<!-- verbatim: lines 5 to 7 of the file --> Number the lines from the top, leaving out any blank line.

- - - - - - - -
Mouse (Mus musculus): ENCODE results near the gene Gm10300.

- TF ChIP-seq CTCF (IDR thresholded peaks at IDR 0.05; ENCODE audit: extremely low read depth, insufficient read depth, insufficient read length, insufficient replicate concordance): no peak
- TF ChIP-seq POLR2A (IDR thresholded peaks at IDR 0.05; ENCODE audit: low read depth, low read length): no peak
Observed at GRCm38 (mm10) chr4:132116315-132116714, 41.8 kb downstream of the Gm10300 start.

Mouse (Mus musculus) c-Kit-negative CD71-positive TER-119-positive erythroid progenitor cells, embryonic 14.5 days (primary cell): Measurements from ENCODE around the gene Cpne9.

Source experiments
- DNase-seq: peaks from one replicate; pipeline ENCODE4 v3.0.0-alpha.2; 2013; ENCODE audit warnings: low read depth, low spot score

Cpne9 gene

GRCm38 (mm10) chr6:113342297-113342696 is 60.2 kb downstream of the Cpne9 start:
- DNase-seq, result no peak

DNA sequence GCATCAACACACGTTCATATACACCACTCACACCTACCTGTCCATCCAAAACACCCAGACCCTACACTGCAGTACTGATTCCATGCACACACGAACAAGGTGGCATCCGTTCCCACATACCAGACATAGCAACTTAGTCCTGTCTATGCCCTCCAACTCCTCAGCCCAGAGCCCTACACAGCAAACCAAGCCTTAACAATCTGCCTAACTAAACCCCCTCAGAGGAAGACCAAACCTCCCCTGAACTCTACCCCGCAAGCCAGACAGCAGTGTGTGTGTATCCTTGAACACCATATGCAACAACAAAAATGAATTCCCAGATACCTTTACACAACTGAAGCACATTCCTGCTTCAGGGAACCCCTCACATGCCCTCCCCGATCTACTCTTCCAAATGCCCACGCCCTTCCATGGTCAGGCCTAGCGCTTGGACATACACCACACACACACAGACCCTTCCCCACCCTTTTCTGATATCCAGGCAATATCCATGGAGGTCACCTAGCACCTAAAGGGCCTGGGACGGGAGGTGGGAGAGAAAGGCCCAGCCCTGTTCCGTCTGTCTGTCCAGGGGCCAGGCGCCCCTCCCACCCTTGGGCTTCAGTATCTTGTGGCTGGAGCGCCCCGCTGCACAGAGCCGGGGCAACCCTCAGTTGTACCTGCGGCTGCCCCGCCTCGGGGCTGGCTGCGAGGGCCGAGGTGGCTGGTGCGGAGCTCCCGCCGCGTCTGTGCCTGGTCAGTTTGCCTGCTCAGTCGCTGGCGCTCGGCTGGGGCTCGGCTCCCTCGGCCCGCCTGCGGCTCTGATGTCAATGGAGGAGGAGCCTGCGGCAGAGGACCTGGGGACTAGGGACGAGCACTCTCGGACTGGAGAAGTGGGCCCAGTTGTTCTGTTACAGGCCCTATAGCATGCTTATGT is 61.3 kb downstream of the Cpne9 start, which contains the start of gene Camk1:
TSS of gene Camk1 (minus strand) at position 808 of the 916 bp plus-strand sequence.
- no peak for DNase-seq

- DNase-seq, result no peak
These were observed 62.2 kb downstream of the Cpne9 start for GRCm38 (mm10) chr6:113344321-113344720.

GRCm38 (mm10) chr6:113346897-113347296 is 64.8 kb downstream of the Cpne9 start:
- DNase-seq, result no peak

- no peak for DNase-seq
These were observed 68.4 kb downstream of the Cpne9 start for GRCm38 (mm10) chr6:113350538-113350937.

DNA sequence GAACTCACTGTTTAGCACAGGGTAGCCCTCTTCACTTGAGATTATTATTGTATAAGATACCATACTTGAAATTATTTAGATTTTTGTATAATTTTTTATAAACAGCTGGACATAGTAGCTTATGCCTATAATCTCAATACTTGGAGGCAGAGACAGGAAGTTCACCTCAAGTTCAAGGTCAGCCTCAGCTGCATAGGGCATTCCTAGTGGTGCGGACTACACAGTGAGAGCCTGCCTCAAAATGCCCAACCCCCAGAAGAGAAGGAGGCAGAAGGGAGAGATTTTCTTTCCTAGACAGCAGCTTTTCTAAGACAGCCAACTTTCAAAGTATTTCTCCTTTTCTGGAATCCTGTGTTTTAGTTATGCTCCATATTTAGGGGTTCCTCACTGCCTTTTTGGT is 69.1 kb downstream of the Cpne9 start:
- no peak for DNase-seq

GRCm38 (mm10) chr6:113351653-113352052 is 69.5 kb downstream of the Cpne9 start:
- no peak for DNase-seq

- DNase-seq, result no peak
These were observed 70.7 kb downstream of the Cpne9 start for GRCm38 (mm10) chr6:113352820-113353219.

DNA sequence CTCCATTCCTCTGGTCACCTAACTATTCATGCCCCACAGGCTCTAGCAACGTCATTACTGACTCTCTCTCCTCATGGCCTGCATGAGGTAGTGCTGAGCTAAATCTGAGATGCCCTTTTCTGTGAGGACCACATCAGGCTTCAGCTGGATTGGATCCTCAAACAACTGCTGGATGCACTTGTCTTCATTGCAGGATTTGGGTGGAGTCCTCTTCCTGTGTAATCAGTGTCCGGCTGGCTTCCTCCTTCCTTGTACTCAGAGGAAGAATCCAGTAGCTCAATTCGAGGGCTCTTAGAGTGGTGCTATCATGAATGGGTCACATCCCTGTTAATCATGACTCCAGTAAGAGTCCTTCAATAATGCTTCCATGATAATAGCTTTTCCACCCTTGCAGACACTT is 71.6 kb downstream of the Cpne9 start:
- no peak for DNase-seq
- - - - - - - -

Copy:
Mouse (Mus musculus) c-Kit-negative CD71-positive TER-119-positive erythroid progenitor cells, embryonic 14.5 days (primary cell): Measurements from ENCODE around the gene Cpne9.

Source experiments
- DNase-seq: peaks from one replicate; pipeline ENCODE4 v3.0.0-alpha.2; 2013; ENCODE audit warnings: low read depth, low spot score